A question remains, though, over whether the June 2 vote on the initiative, as it is now drafted, will be in compliance with the California Election Code. The initiative process in California calls for measures approved for the ballot in a voter-endorsed process be presented to the electorate in the exact form presented by the petitioners and approved by at least ten percent of the voters. Given that the initiative Elsasser and the Alliance for Safe Access presented to the voters is different from what the town’s voters will be voting on in June, the undertaking is out of step with the code.
Adams, who as city attorney in Upland has done considerable in depth research into the California Election Code as pertains to initiatives, said that the initiative to be presented to Yucca Valley voters on June 2 will deviate from what is specified under the code.
The vote is likely to yet go on, Adams said, if the process is not challenged. Outsiders or others without standing could not challenge the process the Yucca Valley Town Council approved, Adams said. But if the ballot initiative were to be challenged by an individual with standing, a day of reckoning will come for Yucca Valley, according to Adams.
“A challenge could only be made by an individual with standing,” Adams said. “Someone with standing would be one of the signers of the initiative petition.”
Yucca Valley Town Attorney Lona Laymon said substituting in the revised initiative was legal.
“The petition proponents and the town negotiated the revised measure pursuant to the provisions of Elections Code § 9604,” Laymon said. “Upon reaching a good faith compromise on a revised measure, the proponents of the initiative petition withdrew the original measure before it was acted upon by the town council and filed with the county registrar of voters.”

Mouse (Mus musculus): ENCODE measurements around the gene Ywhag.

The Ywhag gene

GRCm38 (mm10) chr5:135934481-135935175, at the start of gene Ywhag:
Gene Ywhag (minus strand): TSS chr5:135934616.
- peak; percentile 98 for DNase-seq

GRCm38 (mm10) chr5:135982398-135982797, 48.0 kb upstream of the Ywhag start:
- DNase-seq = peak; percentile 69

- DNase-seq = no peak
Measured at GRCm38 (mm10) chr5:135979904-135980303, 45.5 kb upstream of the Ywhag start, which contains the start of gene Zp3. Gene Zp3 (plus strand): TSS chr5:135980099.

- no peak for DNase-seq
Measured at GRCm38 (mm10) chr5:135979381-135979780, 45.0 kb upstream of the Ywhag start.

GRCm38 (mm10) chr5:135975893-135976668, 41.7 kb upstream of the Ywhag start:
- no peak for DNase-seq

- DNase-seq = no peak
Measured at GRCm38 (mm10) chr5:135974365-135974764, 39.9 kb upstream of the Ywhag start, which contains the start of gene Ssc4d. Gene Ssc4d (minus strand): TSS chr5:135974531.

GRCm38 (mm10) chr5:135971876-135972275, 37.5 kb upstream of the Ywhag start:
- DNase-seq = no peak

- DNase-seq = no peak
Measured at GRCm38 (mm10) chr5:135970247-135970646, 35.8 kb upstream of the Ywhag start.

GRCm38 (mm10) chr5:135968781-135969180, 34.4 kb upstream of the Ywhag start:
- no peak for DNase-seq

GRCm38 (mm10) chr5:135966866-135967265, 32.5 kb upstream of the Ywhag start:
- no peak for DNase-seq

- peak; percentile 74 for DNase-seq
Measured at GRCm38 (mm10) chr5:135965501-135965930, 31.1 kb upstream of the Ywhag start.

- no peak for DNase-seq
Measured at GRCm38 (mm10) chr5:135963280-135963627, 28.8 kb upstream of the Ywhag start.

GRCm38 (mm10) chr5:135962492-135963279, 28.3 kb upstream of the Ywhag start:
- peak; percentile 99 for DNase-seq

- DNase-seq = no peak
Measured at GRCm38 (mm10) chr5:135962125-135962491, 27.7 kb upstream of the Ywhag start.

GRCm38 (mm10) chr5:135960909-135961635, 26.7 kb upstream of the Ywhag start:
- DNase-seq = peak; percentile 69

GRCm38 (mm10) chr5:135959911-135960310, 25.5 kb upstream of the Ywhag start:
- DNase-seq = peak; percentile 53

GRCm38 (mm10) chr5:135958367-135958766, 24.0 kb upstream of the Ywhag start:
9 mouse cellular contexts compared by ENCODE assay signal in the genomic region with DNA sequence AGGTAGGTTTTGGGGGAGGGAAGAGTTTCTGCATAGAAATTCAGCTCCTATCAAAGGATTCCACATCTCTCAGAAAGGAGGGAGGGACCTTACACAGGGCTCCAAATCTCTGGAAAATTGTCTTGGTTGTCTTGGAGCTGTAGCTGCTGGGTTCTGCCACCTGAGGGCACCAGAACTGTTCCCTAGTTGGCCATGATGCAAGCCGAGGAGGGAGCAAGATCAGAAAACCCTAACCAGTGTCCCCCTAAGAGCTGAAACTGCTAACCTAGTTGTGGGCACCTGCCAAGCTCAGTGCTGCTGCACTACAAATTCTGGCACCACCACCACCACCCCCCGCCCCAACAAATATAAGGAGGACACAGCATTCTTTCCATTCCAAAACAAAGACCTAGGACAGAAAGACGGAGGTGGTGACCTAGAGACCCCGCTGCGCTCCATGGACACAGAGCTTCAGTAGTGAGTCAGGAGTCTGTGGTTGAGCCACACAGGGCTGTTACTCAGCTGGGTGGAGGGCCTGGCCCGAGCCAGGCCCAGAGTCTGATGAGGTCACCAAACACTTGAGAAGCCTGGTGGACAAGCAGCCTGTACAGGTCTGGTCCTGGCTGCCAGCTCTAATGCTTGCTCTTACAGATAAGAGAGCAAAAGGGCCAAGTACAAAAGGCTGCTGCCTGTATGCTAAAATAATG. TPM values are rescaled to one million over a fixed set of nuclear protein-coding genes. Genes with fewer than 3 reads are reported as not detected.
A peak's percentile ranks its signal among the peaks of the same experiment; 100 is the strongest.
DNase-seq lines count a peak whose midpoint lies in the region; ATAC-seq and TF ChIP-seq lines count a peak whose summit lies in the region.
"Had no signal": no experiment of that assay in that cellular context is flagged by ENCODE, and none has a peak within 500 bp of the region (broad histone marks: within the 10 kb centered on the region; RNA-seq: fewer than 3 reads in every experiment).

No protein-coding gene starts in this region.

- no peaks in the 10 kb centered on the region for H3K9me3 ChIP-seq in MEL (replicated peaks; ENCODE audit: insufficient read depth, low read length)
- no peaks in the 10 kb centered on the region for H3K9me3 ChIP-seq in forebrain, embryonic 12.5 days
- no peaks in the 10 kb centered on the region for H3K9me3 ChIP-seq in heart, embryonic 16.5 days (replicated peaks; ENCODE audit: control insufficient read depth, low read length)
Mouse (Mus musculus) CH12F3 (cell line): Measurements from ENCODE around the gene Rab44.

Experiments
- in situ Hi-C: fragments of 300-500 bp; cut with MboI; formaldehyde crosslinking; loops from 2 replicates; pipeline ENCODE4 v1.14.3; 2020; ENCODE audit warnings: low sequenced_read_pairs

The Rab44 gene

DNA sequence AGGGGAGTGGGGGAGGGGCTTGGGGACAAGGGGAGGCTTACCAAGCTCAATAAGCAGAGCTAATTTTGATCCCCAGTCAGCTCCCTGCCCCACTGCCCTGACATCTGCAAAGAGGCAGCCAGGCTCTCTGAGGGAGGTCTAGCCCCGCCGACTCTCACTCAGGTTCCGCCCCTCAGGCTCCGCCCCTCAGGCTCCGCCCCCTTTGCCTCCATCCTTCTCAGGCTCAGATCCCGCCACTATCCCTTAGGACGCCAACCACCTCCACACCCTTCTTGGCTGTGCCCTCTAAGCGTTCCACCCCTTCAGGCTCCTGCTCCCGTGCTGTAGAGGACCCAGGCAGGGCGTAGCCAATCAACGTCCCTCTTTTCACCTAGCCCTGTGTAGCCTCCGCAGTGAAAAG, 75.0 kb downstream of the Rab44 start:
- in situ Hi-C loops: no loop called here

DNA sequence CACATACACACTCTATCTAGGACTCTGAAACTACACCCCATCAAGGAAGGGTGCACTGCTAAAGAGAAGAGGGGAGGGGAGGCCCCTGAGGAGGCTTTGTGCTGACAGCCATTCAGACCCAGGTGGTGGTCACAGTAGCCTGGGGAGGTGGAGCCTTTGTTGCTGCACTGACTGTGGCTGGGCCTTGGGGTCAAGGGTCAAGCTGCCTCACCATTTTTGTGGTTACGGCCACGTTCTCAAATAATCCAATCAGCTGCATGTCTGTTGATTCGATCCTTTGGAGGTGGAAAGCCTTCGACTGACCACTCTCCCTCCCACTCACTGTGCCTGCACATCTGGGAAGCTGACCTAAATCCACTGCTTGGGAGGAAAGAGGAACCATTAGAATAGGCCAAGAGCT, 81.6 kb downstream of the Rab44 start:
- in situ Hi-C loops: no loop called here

Laymon said the initiative language was not set in stone once the signed petitions were turned over to the town clerk.
“The statute allowing for negotiations with regard to the measure, Elections Code § 9604, creates the opportunity for negotiation as to the terms of any measure even after signatures have been obtained. Section 9604 permits proponents to ‘withdraw the measure at any time before filing the petition with the appropriate elections official, i.e., the county registrar of voters. While there is little case law interpreting Section 9604, we believe this plain statutory language would override a challenge to a negotiated measure placed on the ballot and/or the concurrent withdrawal of the original measure before filing—indeed, the statute is very clear in stating that proponents may ‘withdraw’ their measure before filing.”
Laymon added, “In terms of timing, please note that we interpret the phrase ‘filing with the appropriate elections official’ as referring to the filing of the measure with the County Registrar of Voters, not the Town Clerk. Here’s why: Subsection (a) of § 9604 dealing with local initiatives refers to filing with the ‘appropriate elections official.’ Subsection (d), however, makes a distinction that a withdrawal under §9604 is effective for a local initiative upon receipt ‘by the appropriate local elections official.’ This would seem to create a distinction between the election official charged with actually processing the election, i.e., the county registrar of voters and the local elections officer whose duty is to present the petition to the council in order to call the election, i.e., town clerk. Therefore, the statute allows the withdrawal of a petition any time before filing with the county registrar of voters, which was precisely the case in Yucca Valley.”
As to the potential launching of a challenge to the town’s action by an individual with “standing,” such as one of those who had signed the petition in the expectation that what was presented to him/her would be what was voted upon, Laymon said, “We are aware of cases granting citizen/signatory standing in the context of citizen initiatives. However, those cases involved a writ of mandate to compel the placement of a measure on the ballot, not to prevent the statutorily-authorized withdrawal and substitution of a compromise measure.”